CYP2E1, as a member of the cytochrome P450s (CYPs) super-family, is in charge of six percent drug metabolism involving a diversity of drugs distinct in structures and chemical properties, such as alcohols, monocyclic compounds (e.g., acetaminophen, benzene, p-nitrophenol), bicyclic
heterocycles (e.g., coumarin, caffeine) and even fatty acids. The aromatic molecules form a vital species catalyzed by CYP2E1. To investigate the mechanism of metabolizing a diversity of aromatic molecules, five representative aromatic substrates were selected: (1) benzene, the non-polar simple
ring; (2) aniline, the monocyclic substrate with smallest substitution on the phenyl ring; (3) acetaminophen, a large monocyclic substrate with highly active reactivity; (4) chlorzoxazone, and (5) theophylline, the bicyclic substrates with low or high catalytic activities. They were docked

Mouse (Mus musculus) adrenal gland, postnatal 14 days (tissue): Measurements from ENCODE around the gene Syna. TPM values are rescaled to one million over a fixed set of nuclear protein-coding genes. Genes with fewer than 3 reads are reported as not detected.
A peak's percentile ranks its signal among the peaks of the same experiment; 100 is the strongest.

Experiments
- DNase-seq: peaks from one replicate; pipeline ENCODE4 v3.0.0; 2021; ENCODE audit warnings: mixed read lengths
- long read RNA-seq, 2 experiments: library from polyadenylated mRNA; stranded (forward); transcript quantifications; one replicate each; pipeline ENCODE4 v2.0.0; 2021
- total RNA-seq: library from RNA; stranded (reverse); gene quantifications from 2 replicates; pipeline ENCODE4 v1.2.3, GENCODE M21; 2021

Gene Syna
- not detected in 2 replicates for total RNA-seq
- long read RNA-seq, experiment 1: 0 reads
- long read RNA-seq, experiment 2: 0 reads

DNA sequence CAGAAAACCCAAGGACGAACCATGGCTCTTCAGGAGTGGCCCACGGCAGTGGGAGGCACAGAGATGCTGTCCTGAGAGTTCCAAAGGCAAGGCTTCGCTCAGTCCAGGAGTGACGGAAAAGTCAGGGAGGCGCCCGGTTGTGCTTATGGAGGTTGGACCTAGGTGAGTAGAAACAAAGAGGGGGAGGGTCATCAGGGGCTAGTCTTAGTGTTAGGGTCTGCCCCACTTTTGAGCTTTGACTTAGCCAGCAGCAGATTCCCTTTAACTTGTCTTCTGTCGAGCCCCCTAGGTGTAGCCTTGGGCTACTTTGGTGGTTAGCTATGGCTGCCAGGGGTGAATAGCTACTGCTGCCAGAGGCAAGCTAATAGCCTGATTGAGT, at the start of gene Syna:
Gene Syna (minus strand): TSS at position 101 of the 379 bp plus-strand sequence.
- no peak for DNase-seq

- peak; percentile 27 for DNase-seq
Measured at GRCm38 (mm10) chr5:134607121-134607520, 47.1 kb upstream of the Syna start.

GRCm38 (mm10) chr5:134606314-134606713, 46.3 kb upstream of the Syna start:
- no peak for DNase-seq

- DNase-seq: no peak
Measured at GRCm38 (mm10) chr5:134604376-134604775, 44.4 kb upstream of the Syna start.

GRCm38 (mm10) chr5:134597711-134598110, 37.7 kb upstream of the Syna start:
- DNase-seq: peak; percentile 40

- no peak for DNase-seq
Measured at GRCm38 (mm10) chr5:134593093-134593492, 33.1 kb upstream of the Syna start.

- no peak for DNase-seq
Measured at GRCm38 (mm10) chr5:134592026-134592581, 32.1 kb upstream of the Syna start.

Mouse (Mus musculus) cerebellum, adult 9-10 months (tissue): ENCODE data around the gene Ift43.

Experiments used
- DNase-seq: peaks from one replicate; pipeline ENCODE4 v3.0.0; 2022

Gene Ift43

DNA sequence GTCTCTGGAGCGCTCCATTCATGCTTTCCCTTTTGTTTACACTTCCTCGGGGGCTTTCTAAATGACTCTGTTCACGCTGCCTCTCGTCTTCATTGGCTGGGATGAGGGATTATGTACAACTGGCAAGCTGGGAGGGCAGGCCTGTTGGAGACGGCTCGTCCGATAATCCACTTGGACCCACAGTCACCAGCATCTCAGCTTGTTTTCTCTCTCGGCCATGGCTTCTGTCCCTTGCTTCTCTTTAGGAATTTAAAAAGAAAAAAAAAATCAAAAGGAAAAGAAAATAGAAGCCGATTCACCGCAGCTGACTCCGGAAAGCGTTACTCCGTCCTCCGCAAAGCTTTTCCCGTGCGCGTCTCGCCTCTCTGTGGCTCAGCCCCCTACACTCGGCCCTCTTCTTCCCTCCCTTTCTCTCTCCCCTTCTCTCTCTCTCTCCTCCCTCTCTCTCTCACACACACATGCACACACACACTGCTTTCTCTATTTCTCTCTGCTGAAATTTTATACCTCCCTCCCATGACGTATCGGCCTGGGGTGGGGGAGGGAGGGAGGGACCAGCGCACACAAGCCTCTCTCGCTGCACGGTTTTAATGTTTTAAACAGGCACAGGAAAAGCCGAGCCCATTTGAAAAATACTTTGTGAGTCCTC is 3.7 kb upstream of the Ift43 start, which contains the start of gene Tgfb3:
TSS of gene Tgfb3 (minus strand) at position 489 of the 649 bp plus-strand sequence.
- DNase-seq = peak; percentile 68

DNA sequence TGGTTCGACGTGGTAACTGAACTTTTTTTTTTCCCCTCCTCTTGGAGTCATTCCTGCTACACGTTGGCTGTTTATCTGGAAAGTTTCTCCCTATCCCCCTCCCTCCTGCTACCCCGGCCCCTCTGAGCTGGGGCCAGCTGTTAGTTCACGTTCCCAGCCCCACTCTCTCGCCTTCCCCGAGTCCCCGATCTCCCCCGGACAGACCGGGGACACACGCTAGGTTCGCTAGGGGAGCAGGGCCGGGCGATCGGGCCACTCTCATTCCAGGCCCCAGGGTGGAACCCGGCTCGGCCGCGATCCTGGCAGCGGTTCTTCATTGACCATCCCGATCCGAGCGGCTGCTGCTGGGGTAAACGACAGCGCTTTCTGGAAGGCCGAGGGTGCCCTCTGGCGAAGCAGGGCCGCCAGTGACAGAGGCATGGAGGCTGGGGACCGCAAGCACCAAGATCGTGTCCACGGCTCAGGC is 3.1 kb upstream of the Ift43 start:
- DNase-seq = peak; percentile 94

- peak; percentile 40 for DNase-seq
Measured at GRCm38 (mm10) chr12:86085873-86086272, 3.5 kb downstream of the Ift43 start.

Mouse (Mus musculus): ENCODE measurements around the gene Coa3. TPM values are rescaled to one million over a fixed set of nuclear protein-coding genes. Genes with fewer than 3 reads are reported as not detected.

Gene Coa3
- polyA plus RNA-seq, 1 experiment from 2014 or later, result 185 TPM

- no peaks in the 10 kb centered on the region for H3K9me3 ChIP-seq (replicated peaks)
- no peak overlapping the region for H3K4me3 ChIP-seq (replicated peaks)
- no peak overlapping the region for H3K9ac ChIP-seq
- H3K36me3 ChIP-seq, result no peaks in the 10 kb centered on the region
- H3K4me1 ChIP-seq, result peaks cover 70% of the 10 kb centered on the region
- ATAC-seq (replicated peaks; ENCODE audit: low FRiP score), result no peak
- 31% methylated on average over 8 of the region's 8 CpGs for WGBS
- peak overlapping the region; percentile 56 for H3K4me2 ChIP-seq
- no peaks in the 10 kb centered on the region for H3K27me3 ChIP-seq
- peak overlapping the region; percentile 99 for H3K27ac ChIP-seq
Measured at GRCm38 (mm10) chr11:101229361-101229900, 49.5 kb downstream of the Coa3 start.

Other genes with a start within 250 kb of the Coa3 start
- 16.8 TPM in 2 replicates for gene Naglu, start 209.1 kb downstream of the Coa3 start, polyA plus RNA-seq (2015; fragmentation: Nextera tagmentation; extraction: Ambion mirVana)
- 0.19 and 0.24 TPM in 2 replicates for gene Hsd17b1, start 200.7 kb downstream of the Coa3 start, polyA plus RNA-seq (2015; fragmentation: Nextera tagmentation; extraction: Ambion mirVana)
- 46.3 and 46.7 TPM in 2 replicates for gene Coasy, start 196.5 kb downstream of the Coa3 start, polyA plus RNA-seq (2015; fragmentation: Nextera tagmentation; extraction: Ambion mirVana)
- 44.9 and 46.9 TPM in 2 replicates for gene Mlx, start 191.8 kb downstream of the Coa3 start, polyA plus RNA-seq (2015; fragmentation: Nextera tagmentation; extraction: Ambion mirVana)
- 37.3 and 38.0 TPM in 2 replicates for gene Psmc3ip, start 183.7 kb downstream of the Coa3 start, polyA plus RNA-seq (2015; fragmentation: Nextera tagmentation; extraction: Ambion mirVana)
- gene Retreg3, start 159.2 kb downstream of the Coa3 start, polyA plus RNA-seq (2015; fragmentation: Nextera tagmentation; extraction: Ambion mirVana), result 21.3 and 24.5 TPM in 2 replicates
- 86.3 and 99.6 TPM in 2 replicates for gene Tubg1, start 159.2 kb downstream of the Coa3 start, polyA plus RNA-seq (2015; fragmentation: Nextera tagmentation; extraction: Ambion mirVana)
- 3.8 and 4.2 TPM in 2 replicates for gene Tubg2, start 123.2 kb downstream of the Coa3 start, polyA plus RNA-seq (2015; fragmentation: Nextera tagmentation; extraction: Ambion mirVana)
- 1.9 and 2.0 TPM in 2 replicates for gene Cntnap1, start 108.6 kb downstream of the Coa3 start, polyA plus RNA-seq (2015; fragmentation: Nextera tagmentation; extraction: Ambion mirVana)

into X-ray structure of CYP2E1, after which all-atom molecular dynamics simulations of 5 ns were performed on each model. It was found that the active site interact with the aromatic substrates mainly through π-π stacking, supplied by five hydrophobic phenylalanines in the active site.
Our simulations also illustrated the specific movement of different kinds of aromatic substrates in the pocket. Small monocyclic substrates show highly frequent self-rotation and limited translation movement. Substrates with single catalytic position are less movable in the pocket than substrates
with multiple products. All these findings are quite useful for understanding the catalytic mechanism of CYP2E1, stimulating novel strategies for conducting further mutagenesis studies for specific drug design.
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